My head, Parenting

You are not a shit mum if your kids make you cry

July 27, 2016

you are not a shit mum if your kids make you cry

I think children have an innate sense of when your emotional reserves are down.

It’s possible that PMT and/or elevated stress actually emit a high pitched sound like a dog whistle that only short people with sticky fluff between their fingers can hear and it’s like a red rag to a bull.

“Now, now NOW!!!” that sound screams at them because they know if they push you hard enough in that moment they may see some form of fireworks or brain explosion.

Your job as a mum is to do your best to not let them die before adulthood by feeding them and nurturing them appropriately. Their job is to exquisitely push your buttons to ascertain what the societal limits of behaviour are. Usually, they get the picture when they go too far.

There is this fantasy I have where one morning I get up and the kids pick out and pop on their clothes with glee. They are thrilled with the contents of their wardrobes and grateful for the clothing I lovingly provide (or receive in mystery bags from girlfriends who drop hand-me-downs onto my porch but still…)

Then they would slide their cheesy little toes into socks and slip on their shoes and ask me to admire their handiwork. Which, of course, I’d be all blasé about because they do it every day and I’m all like whatever.

They would then clean their teeth by actually putting the toothpaste on the actual toothbrush and putting in on their actual teeth. Hell, one of them would even casually flush the toilet that’s been gently steeping since someone dumped a turd they forgot to flush sometime in the past 12 hours.

To some, this fantasy may pale in comparison to, say, Joe Mangianello driving past my house wearing only faded jeans when his car breaks down out the front and he has to come in to borrow my toolbox (TOTAL EUPHEMISM).

Getting kids dressed, shod and teeth cleaned would have to be the most painful part of parenting (that and Book Week), I’m sure you will agree. So I doubt there will be much judgement when I admit to having a most spectacular meltdown the other day after in the face of THE SHOE THING.

I asked once, twice, ten times for them to put on their shoes while they wrestled in a whirlwind of colour and slobber like the Tassie Devil…and then I yelled proper blue murder, before bursting into tears and completely losing my shit. I actually gave myself a time out.

I threw myself on the bed like a 15-year-old and howled with the frustration of doing THE SHOE THING every day before I remembered that my PMT was off the Richter and perhaps it was my hormones making me enormously slightly reactive.

D Man skulked in after about 10 minutes and asked for a banana. I asked for hug, and I apologised for wigging out but I also said that being the grown-up all the time was really boring when no one listens to me.

He bit me on the nose which I took to mean he won’t need too much therapy and then we went into the lounge where I repeated the same apology/speech to his sister.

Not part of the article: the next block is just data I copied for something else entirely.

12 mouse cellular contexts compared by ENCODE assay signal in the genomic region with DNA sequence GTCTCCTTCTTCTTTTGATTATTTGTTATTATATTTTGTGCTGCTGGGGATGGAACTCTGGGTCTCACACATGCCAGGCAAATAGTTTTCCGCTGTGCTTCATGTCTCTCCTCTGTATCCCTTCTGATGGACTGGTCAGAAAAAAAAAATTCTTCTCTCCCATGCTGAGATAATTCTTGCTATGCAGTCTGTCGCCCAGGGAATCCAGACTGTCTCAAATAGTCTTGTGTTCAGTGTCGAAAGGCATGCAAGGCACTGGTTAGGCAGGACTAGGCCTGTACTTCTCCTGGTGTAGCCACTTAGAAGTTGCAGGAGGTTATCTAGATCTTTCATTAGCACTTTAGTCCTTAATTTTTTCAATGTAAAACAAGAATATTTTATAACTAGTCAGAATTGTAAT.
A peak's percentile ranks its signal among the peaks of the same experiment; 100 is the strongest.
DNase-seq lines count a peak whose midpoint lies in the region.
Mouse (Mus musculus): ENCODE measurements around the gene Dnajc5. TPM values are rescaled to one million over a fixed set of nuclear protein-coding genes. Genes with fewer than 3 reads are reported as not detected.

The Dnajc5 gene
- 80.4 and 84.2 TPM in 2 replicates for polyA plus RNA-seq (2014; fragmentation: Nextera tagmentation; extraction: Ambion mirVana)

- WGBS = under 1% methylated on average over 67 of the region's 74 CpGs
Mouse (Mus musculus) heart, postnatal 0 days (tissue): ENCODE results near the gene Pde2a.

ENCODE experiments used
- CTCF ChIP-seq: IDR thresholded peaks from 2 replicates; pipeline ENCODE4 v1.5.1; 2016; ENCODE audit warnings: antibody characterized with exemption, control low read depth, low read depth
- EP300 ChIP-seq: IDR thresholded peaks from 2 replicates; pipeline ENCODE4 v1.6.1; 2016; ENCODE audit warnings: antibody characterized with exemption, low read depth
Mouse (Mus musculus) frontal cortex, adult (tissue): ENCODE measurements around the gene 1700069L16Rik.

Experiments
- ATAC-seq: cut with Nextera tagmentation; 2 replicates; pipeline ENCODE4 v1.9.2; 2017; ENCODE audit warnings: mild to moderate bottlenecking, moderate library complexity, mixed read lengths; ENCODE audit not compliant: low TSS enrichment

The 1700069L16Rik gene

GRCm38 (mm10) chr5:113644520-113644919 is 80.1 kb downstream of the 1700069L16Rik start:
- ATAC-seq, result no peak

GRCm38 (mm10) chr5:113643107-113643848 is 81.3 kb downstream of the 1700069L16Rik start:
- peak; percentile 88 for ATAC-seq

I am no parenting expert, and I will say they both had their shoes on after said Exorcist enactment, but I don’t reckon that was a particularly sweet parenting moment. I felt pretty shit, actually. I felt like a shit mum for not being the grown up all in control and stuff, but then I thought how important it is that they know now that I am just a human doing my best with the limited parenting tools/time/patience/wine I have.

I gave it all some serious thought and have come up with a new idea to try and as of yesterday, my children wake up every day with not one single screen privilege. Nada. No enchilada.

If they want to earn screen time they need to fulfil my fantasy (not the Joe Mangianello one) albeit more noisily and with less gratitude, and then they have earned half an hour. One iota of dickery and they lose 10 minutes.

Day one worked a treat. They were dressed and sparkly ready and I didn’t cry a single drop except for the fact that Joe’s car seems more road worthy than I hoped. Let’s see if it can last until next month when the hormonal dog whistle blows again.

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  • Reply Zanni July 27, 2016 at 7:57 am

    Being raw and human is a necessary part of being a parent! I often break down/lose it with my kids, and we hug and make up and it’s all ok. Sounds like you have it sorted x

  • Reply Em @ Have A Laugh On Me July 28, 2016 at 11:32 am

    I seem to be apologising more and more to my kids these days (because I loose my nuts and bolts way too quickly) and they seem to be behaving better. What the?

  • Reply susievenkat August 1, 2016 at 5:55 pm

    Its the other end of the day we have problems with – the homework battle, the actually getting into the bathroom and cleaning themselves thing, and then emerging from the bathroom and coming to dinner, then cleaning the teeth and all the fart-arseing around before going to bed. EVERY NIGHT. Enough to drive the sanest person nuts. I comfort myself with “I’m not alone…” (mumbled while rocking in foetal position). Pushing buttons – is that their job, is it? Yeah my kids know how to do that!

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